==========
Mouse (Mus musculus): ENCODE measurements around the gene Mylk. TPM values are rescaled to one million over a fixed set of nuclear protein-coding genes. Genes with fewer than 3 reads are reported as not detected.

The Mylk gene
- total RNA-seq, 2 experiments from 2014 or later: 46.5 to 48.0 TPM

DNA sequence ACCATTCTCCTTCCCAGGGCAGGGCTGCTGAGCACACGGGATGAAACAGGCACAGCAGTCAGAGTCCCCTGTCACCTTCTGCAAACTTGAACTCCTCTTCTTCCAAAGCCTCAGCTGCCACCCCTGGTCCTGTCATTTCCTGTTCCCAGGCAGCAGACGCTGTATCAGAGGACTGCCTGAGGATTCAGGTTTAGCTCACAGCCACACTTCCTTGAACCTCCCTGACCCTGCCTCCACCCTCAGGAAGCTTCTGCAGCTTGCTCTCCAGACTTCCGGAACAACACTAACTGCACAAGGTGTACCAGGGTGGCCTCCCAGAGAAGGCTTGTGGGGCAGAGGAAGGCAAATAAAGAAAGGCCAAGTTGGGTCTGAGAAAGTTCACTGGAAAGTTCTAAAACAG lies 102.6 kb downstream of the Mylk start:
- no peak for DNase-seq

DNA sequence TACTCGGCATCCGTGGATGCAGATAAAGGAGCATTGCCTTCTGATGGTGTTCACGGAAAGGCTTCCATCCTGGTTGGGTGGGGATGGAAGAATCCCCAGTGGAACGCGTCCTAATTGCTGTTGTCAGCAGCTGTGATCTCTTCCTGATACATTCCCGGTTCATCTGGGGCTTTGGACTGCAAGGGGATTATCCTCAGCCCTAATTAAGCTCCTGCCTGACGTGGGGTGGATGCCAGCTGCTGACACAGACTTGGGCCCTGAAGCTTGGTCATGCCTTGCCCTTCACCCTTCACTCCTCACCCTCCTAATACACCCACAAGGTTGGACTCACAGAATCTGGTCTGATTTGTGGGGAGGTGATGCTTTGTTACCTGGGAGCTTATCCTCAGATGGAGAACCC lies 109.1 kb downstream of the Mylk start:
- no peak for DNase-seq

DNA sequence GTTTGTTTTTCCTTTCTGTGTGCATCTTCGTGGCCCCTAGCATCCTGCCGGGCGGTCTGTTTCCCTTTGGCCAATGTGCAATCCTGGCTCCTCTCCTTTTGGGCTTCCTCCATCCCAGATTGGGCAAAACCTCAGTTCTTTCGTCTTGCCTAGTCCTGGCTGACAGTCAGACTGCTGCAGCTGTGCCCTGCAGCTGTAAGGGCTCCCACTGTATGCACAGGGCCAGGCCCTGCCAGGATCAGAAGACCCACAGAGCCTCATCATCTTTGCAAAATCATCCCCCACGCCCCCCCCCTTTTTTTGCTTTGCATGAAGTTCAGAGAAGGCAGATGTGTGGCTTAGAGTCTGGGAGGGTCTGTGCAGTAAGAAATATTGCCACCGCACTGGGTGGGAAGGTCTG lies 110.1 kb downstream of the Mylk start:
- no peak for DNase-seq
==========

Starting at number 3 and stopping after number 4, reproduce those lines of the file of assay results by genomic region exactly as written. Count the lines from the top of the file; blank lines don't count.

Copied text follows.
- total RNA-seq, 2 experiments from 2014 or later: 46.5 to 48.0 TPM

DNA sequence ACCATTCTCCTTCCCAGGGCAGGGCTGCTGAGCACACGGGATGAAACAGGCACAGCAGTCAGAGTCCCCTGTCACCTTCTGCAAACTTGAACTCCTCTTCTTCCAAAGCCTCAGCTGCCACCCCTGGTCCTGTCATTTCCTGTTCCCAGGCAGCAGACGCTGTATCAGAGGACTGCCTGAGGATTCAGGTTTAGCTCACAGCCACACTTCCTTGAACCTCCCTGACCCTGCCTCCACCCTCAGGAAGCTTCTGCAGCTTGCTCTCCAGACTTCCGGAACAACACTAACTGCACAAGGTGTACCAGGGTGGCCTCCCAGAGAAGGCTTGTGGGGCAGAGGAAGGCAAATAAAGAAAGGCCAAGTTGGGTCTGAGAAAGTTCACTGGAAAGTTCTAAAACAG lies 102.6 kb downstream of the Mylk start: